The fact that the police are not on site)
Actually, they said she fell out of the crack. -
Implicitly think that the same thing could happen to anyone. Allen St.
Pierre, executive director, National cannabis law reform organization Foundation (NORML)
Scoffed at Houston\'s typical treatment.
If this is a knot
A typical marijuana user, the first guy to face a faceless face.
Time criminal, 20 years old, same happens in Hawaii, he will be arrested and he will be searched. Pierre said.
\"They will issue bonds.
He needs a lawyer.
Then, of course, he must agree to come back for the hearing.
\"Also, according to St.
Pierre, who is trying to escape airport security, usually faces a secondary or tertiary charge. [Houston]
All this was avoided.
\"While it is difficult for him to believe that there is no police at the scene, says Todd Edger, a senior felony trial attorney at Honolulu\'s public defense attorney\'s office, he believes that security personnel may not have the right to arrest a passenger carrying contraband.
But, he added, \"people would think they would have some guidelines to deal with the situation before the police arrived \".
\"I tell you,\" Eddins said thoughtfully, \"if she does this in Honolulu, she will be caught right away because there are police everywhere. . .
I guess she won\'t get on the plane.
\"Joseph McNamara, a Hoover Institute researcher and San Jose retired police chief, has spoken bluntly against the US drug policy, and I am skeptical that security guards do not have the right to detain Houston and that there is no police claim.
\"The Supreme Court has ruled that when you pass airport security, you do not have the privacy rights of the Fourth Amendment, and you have waived those rights for the safety of the airline,\" McNamara said . \".
\"Security personnel cannot be arrested.
They do not have the status of a peace officer who is an employee of civil aviation.
They informed the police.
Every major airport in the United StatesS.
A lot of police were there.
McNamara said it was hard for him to believe there was no police at the Kona airport.
\"A few years ago, police in Hawaii were criticized for being too keen to track and monitor criminals and force them to re-board.
Hawaii is one of the most tightly controlled states.
In the Houston case, McNamara said, \"What happened again and again in the drug war is that the treatment of big men is different from that of others.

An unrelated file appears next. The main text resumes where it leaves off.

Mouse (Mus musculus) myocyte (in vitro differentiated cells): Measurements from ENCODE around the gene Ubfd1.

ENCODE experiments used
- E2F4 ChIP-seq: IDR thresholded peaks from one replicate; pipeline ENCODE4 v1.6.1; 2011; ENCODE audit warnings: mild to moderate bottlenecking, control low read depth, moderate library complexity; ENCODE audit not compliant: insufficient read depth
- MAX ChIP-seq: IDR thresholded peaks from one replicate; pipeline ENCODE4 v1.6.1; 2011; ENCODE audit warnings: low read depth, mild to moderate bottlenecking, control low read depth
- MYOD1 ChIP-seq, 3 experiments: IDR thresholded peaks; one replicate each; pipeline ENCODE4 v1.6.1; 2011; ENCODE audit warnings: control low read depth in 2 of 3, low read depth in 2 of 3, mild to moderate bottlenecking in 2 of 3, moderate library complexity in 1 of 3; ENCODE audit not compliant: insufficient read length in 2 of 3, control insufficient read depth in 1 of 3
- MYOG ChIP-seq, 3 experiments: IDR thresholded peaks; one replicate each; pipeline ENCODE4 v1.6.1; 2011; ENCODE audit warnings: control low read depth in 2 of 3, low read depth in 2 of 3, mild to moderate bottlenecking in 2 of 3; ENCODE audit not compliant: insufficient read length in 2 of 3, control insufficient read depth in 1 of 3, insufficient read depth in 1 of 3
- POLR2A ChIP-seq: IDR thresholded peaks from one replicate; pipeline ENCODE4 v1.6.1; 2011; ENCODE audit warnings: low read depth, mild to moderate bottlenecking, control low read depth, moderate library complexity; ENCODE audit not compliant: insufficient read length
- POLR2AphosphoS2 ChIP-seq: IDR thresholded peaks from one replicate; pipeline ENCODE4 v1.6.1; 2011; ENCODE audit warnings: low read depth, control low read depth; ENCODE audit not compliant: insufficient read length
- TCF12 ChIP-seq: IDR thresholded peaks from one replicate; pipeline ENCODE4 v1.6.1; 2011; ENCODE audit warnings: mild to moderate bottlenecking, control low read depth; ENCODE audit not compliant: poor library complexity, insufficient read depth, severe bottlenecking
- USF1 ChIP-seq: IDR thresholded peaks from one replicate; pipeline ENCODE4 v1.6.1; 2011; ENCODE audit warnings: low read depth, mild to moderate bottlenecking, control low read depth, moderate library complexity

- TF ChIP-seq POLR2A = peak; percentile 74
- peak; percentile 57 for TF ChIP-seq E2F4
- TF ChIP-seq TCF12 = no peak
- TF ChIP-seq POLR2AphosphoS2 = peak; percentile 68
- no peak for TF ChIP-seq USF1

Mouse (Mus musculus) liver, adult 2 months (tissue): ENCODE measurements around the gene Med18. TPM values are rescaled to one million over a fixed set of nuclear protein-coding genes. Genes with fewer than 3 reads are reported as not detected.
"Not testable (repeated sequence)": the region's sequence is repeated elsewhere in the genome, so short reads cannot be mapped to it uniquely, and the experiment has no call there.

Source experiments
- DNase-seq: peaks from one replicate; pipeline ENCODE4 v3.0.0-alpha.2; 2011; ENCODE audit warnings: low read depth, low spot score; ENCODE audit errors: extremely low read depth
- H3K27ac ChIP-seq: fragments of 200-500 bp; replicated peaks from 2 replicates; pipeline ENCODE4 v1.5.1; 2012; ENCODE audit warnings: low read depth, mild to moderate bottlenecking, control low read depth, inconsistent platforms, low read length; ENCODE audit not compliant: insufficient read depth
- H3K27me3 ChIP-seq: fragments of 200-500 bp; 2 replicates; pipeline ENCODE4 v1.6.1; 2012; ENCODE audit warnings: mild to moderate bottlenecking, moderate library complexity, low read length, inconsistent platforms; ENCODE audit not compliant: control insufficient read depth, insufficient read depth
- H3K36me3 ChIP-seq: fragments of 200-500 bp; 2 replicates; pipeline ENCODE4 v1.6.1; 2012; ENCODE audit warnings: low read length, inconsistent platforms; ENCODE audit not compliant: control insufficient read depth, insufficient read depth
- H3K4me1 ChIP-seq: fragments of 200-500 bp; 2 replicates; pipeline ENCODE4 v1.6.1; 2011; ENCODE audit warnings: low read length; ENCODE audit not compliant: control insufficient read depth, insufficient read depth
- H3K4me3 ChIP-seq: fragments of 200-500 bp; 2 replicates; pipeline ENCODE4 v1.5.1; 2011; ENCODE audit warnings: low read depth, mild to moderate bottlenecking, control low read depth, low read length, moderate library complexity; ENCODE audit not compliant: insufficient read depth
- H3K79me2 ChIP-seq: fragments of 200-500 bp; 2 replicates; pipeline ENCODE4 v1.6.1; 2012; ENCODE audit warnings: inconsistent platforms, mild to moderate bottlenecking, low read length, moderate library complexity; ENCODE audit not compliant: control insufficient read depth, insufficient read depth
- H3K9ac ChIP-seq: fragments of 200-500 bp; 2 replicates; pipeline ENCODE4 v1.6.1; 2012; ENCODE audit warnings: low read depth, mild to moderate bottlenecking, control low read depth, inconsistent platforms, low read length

Normally you are subject to a mandatory sentence.
This has been going on with members of Congress and relatives of senators, where rules that are mandatory for others do not seem to apply.
It happened to a black kid in the city center who lived in prison.
If McNamara and St.
Pierre is right, and if this typical cannabis user gets stuck in Houston, they won\'t benefit from the same legal dispute --
Getting the charming singer to board the plane\'s room makes it difficult not to draw the conclusion that celebrities prefer. But even if St.
The Houston case, Pierre was wrong. -
Our reaction to it-
Reveals the blatant double standard of American marijuana.
Houston has not been punished at all so far because he has been charged with malicious counter-attacks
Marijuana states like Texas are likely to put her in jail.
Of course, everyone knows that cannabis laws vary from state to City.
But this inconsistency is a mockery of the federal government\'s statement on drugs.
The disconnect between pious official preaching of marijuana and extremely uneven enforcement of the law is something nobody likes to talk about, but it\'s a scandal.
With thousands of people suffering in prisons and prisons across the United States, serving sentences just because they hold marijuana, it offends the feeling of fairness, because others are slapped and let go, or not punished at all.
The United States either puts money in a difficult place --
The mouth that talks is marijuana, or the mouth where the money is.
Until the state implements a fairer, more unified criminal policy on marijuana, whether it\'s as harsh as Texas, or as lax as the San Francisco Bay area, when people like Whitney Houston walk, we will continue to get irritated. -
When they don\'t, they get angry for different reasons.